Dove Awards: Tomlin Leads Noms, GMA Starts Fan Voting

Chris Tomlin

Chris Tomlin

Chris Tomlin is the top artist nominee for the 2009 Dove Awards. The reigning three-time Male Vocalist of the Year scored seven nominations, revealed at this morning’s press conference, including Artist of the Year, Male Vocalist, Song, Praise & Worship Album, Worship Song, Special Event Album, and Contemporary Gospel Recorded Song. The 40th Annual GMA Dove Awards will be held April 23 at the Grand Ole Opry House and will be broadcast nationwide live on the Gospel Music Channel at 7 PM/CT.

Natalie Grant, Casting Crowns and newcomer Francesca Battistelli each received five nominations. Grant, the current three-time Female Vocalist of the Year, received another nomination in that category, as well as nods for Song of the Year, Pop/Contemporary Album, Pop/Contemporary Recorded Song, and Worship Song. Four-time Group of the Year winners Casting Crowns are again up in that category, as well as Artist of the Year, Christmas Album, Short Form Video and Long Form Video. Battistelli, who burst on the Christian music scene in the summer of 2008, is up for Female Vocalist, New Artist, Song of the Year, Pop/Contemporary Song, and Pop/Contemporary Album of the Year.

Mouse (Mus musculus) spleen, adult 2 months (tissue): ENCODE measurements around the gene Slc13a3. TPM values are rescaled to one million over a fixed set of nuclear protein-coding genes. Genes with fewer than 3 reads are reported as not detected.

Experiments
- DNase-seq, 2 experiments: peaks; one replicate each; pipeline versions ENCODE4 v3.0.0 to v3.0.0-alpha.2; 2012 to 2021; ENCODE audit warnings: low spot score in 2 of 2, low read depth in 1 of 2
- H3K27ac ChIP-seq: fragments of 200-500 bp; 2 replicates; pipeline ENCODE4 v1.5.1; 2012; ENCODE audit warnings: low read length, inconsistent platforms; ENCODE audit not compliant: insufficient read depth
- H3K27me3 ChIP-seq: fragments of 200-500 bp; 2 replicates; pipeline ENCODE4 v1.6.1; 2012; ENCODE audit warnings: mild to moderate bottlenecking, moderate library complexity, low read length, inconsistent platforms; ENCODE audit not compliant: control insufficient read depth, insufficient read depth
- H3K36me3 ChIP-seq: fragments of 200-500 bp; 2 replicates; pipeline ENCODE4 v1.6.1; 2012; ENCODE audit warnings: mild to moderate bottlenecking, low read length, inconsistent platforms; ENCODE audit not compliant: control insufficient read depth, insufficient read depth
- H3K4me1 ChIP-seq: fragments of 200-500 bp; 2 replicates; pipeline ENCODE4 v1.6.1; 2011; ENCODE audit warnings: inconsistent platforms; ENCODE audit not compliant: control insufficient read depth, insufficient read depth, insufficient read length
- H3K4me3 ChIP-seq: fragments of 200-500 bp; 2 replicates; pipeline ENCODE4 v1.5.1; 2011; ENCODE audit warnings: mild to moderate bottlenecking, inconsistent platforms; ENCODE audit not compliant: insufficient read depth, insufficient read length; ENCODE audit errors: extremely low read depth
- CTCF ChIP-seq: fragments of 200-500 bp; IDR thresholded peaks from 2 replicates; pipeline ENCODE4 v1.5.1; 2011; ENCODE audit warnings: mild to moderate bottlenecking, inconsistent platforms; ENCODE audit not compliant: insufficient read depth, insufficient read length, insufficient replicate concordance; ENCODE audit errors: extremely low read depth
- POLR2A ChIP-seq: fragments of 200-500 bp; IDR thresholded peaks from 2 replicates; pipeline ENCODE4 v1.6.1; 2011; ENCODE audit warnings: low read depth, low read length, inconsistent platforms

In a growing awards show trend, fans will be able to vote on awards for the upcoming show. For the first time, fans will vote for Artist of the Year and New Artist of the Year through www.gospelmusicchannel.com and www.doveawards.com. Voting opens Feb. 26—the same day online voting opens for GMA members—and continues through the live Dove Awards broadcast. It will account for one-third of the total vote in those two categories, while GMA member votes will account for the remaining two-thirds.

Tickets to the 40th Annual GMA Dove Awards are on sale now at www.ticketmaster.com or by calling 615-242-0303. Select nominations are below, or click here for a complete list.